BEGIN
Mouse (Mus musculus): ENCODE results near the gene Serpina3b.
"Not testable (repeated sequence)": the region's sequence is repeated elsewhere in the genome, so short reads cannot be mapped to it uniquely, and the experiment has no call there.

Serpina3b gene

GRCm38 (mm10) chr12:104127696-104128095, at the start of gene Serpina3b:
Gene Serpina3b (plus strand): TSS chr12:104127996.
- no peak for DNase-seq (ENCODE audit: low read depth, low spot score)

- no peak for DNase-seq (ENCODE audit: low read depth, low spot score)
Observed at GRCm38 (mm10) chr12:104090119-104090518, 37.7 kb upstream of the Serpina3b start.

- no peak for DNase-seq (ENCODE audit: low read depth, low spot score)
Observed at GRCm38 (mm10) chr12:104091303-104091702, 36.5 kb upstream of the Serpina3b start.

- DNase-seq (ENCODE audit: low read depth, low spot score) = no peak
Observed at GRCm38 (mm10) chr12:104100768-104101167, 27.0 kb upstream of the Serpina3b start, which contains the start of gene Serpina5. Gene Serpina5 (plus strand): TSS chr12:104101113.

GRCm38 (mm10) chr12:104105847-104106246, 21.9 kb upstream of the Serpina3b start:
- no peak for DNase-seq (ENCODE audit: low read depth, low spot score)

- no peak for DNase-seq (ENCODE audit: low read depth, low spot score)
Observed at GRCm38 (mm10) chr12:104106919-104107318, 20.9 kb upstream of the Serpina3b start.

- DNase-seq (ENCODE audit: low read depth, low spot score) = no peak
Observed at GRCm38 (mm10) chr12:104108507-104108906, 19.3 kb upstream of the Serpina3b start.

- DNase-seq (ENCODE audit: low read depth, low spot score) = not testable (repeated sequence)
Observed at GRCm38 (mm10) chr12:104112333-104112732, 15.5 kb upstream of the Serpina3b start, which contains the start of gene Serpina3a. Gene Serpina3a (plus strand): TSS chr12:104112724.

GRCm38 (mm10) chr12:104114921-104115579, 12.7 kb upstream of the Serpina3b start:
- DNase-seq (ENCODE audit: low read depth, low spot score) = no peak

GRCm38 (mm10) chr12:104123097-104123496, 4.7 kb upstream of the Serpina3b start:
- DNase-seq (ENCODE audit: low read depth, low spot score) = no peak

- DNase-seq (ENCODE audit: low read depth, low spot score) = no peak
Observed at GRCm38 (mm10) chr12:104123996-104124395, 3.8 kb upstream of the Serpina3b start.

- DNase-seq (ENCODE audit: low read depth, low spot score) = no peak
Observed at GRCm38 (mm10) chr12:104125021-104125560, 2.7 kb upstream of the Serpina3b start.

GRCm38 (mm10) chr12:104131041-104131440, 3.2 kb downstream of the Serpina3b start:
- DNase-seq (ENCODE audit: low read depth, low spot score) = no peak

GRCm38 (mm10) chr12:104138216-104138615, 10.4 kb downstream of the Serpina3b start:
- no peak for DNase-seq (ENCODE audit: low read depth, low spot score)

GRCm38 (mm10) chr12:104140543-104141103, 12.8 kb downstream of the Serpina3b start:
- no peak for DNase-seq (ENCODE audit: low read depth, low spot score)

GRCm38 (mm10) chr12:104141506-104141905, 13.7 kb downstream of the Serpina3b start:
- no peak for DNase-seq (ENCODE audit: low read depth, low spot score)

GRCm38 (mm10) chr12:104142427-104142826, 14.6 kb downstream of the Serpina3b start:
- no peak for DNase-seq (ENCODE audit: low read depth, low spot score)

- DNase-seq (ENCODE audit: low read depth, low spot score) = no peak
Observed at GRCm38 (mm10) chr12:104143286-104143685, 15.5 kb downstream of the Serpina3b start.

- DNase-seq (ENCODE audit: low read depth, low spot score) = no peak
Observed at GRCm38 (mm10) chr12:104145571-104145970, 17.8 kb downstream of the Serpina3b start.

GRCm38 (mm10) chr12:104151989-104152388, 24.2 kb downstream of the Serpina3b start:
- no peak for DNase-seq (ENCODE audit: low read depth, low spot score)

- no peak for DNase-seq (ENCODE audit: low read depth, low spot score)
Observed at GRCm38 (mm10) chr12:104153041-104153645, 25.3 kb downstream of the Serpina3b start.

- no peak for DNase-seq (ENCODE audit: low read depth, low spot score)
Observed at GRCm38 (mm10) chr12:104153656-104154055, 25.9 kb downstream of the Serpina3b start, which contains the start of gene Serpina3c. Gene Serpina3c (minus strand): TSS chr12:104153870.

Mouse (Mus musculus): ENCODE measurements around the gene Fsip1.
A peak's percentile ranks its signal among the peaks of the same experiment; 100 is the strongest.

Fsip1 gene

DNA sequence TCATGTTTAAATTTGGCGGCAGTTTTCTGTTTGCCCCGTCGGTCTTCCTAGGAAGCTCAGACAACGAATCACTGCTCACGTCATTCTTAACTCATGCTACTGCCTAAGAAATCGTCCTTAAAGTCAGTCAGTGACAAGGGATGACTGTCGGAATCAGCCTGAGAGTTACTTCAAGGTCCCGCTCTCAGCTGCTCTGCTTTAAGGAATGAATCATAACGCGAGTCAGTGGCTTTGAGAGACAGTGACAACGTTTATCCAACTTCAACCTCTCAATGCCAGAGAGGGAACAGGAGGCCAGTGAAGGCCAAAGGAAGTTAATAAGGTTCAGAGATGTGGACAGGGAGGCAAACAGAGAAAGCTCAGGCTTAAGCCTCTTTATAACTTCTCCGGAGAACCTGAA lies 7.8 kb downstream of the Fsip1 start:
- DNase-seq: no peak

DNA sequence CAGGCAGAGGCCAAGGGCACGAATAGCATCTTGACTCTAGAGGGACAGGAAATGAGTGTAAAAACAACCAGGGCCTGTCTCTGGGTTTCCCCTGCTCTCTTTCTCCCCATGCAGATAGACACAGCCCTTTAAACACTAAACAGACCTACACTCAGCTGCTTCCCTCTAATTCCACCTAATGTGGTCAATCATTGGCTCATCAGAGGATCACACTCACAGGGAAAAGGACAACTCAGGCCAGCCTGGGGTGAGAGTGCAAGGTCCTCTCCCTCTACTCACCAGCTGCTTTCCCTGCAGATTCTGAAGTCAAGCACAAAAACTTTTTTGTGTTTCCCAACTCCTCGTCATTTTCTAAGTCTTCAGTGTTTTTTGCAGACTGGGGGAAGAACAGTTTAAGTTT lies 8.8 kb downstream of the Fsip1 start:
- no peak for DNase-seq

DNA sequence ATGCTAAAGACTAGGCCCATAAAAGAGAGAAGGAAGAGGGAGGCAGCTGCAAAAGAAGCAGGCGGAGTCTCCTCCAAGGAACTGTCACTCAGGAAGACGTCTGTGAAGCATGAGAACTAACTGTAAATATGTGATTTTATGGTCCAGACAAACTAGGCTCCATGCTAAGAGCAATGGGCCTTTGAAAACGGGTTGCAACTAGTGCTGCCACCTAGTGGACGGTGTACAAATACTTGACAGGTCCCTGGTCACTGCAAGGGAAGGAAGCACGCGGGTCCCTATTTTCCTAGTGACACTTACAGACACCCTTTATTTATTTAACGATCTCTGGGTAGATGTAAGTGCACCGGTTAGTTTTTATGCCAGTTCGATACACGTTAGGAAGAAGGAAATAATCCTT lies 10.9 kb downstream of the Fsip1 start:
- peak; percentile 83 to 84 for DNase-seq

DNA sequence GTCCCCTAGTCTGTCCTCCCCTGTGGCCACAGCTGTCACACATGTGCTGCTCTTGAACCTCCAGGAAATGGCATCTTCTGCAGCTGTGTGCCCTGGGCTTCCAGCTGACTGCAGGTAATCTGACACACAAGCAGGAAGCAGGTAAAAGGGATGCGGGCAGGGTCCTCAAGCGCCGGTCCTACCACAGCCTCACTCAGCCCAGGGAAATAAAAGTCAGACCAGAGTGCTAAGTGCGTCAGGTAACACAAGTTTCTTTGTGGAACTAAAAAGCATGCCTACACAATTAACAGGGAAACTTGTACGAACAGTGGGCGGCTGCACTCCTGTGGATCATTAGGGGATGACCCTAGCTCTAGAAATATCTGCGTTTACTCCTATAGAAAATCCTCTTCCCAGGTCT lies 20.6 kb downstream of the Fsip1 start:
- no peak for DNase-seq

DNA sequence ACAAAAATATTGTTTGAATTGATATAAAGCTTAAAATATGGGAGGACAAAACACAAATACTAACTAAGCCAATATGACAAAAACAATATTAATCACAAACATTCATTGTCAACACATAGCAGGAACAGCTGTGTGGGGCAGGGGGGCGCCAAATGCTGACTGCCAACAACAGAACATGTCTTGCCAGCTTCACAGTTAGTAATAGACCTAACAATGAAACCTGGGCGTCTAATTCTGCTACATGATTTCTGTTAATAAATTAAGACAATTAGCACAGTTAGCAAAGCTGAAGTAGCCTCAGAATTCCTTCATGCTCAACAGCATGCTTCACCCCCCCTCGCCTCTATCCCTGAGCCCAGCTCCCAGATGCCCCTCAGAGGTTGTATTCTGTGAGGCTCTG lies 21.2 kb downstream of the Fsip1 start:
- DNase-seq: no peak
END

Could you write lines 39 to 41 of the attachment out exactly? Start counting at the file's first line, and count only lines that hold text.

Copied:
- DNase-seq (ENCODE audit: low read depth, low spot score) = no peak
Observed at GRCm38 (mm10) chr12:104143286-104143685, 15.5 kb downstream of the Serpina3b start.

- DNase-seq (ENCODE audit: low read depth, low spot score) = no peak